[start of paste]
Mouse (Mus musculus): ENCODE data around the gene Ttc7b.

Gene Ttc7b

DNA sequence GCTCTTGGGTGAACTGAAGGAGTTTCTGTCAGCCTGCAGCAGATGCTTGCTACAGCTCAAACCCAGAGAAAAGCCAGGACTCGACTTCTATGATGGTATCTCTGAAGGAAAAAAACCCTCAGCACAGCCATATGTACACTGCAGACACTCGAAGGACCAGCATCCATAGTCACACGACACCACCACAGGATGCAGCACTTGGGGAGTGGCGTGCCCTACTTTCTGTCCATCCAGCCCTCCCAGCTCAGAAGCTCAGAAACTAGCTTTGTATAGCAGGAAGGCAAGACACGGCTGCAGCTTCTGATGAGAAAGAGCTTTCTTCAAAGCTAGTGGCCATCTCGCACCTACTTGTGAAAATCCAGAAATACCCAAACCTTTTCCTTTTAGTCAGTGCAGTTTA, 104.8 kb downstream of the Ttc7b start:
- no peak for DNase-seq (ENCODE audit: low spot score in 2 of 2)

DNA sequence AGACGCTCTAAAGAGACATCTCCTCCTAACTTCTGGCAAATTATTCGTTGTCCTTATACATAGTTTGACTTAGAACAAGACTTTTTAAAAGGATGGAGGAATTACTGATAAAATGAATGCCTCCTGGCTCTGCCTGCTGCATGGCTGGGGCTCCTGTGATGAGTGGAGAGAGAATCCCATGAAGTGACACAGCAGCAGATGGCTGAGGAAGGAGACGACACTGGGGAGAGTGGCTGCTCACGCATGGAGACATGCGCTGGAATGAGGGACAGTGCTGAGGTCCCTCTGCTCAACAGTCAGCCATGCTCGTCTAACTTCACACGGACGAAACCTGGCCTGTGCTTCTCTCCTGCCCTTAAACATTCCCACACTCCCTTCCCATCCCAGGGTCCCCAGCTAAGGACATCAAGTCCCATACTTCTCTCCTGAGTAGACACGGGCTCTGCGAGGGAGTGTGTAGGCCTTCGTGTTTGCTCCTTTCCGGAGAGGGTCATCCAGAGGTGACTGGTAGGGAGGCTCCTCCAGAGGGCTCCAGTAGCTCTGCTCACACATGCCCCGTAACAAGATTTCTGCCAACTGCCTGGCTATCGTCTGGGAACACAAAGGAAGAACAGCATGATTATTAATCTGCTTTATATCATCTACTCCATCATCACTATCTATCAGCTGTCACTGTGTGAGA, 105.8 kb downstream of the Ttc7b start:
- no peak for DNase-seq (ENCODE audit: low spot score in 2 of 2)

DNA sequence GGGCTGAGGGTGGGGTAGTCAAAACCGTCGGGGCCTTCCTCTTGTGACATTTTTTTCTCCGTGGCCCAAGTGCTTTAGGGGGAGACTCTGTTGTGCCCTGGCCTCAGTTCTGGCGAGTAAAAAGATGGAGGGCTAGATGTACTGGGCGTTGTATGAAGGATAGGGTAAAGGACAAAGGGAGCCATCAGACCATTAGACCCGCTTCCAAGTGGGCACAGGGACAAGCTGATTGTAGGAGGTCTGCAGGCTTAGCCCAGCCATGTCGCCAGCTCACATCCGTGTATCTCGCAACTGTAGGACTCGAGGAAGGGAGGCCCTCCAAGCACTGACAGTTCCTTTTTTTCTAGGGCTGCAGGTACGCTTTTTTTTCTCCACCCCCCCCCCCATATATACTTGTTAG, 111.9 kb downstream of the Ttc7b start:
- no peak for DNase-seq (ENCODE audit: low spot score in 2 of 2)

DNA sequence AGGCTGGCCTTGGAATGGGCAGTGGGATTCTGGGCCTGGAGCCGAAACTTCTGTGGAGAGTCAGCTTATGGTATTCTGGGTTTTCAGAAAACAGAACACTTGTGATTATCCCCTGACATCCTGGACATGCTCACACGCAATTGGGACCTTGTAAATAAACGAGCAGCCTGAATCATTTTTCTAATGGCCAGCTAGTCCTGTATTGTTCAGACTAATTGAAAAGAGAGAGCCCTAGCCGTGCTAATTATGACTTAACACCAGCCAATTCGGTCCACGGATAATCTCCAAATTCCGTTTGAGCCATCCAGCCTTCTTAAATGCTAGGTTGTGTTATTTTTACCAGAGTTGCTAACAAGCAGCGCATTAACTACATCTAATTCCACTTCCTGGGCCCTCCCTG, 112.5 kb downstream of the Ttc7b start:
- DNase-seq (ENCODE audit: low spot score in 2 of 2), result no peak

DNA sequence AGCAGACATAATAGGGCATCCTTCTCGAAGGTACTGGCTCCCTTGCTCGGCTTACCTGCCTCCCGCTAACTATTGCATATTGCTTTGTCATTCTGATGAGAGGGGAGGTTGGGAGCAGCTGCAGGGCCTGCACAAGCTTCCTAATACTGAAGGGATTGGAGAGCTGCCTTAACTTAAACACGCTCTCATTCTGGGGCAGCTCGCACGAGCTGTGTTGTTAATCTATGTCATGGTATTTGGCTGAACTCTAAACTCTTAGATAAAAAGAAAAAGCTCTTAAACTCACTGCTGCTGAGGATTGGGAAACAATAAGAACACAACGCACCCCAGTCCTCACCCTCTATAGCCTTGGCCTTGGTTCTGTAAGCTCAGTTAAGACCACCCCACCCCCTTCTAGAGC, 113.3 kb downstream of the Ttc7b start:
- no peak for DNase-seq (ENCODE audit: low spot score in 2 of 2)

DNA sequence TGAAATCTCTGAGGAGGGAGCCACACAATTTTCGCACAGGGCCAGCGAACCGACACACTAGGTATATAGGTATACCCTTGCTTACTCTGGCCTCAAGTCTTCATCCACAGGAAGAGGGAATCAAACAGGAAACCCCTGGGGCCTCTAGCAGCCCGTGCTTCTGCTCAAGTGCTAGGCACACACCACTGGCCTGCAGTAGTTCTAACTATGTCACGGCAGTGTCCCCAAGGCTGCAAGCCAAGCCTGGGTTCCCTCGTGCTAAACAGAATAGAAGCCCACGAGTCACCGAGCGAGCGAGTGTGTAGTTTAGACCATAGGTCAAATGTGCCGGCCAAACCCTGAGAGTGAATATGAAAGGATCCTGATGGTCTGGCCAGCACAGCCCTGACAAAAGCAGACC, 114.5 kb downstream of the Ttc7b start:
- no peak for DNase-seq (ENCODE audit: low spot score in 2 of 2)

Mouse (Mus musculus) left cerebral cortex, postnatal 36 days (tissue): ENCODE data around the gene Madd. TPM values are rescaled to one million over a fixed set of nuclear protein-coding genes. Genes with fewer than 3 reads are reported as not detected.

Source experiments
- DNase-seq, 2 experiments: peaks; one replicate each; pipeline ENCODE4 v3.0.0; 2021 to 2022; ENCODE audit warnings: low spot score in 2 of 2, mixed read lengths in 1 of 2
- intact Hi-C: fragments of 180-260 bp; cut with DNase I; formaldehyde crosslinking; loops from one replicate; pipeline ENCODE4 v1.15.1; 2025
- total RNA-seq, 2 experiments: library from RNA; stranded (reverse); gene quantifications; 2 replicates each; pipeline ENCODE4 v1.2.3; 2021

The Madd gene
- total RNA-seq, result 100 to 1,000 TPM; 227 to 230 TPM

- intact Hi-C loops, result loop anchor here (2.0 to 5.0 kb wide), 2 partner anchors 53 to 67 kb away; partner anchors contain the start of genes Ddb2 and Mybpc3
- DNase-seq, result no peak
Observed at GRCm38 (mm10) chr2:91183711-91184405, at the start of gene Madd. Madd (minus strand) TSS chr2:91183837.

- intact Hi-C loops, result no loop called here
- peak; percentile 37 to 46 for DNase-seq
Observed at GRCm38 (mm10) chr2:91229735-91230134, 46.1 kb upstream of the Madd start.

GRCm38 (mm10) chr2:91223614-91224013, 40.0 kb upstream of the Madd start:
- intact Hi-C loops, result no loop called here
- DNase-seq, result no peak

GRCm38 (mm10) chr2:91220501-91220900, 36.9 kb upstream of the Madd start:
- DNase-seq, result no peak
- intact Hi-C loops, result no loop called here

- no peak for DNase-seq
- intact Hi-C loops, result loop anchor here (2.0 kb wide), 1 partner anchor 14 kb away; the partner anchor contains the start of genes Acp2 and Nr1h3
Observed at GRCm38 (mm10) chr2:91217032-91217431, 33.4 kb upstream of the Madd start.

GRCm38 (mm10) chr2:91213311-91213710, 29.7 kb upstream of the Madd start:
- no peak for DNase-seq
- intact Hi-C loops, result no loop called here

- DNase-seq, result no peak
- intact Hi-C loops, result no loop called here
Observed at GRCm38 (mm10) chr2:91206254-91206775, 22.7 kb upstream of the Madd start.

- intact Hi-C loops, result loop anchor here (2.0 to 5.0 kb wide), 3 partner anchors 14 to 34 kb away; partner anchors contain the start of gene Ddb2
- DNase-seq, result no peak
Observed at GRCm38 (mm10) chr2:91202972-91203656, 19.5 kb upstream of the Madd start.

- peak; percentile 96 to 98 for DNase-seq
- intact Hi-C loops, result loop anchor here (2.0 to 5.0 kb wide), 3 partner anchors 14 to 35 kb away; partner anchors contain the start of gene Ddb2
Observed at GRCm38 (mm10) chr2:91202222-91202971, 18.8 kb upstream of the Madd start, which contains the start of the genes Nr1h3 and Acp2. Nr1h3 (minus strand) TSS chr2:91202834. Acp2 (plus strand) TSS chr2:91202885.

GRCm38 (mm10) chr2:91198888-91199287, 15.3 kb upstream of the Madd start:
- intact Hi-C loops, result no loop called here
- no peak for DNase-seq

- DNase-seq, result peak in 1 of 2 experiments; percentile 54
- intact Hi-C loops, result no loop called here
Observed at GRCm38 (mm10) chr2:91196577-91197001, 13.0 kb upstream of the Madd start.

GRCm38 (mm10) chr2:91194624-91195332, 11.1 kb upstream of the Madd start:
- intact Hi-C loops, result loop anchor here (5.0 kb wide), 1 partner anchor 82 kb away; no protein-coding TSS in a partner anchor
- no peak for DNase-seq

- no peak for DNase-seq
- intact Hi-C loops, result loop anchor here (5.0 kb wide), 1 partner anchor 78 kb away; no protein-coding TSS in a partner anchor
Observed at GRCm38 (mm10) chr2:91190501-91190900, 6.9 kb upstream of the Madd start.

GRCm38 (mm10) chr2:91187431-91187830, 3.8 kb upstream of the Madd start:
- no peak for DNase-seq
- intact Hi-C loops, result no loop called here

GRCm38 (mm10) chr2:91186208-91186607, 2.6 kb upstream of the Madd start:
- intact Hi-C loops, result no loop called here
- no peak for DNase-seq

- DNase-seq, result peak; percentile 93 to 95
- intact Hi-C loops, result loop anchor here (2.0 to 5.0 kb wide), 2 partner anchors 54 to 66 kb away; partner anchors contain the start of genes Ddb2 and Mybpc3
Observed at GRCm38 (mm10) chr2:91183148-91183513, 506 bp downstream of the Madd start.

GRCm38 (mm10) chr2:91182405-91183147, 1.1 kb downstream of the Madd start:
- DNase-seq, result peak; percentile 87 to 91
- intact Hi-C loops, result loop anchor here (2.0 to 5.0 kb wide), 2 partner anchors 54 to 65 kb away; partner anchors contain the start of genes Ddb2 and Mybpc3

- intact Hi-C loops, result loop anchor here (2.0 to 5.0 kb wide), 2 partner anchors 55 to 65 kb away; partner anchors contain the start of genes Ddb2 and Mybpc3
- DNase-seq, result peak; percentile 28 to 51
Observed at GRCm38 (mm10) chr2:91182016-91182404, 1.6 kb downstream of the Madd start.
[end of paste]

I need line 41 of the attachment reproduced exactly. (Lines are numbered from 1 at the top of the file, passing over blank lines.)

- intact Hi-C loops, result no loop called here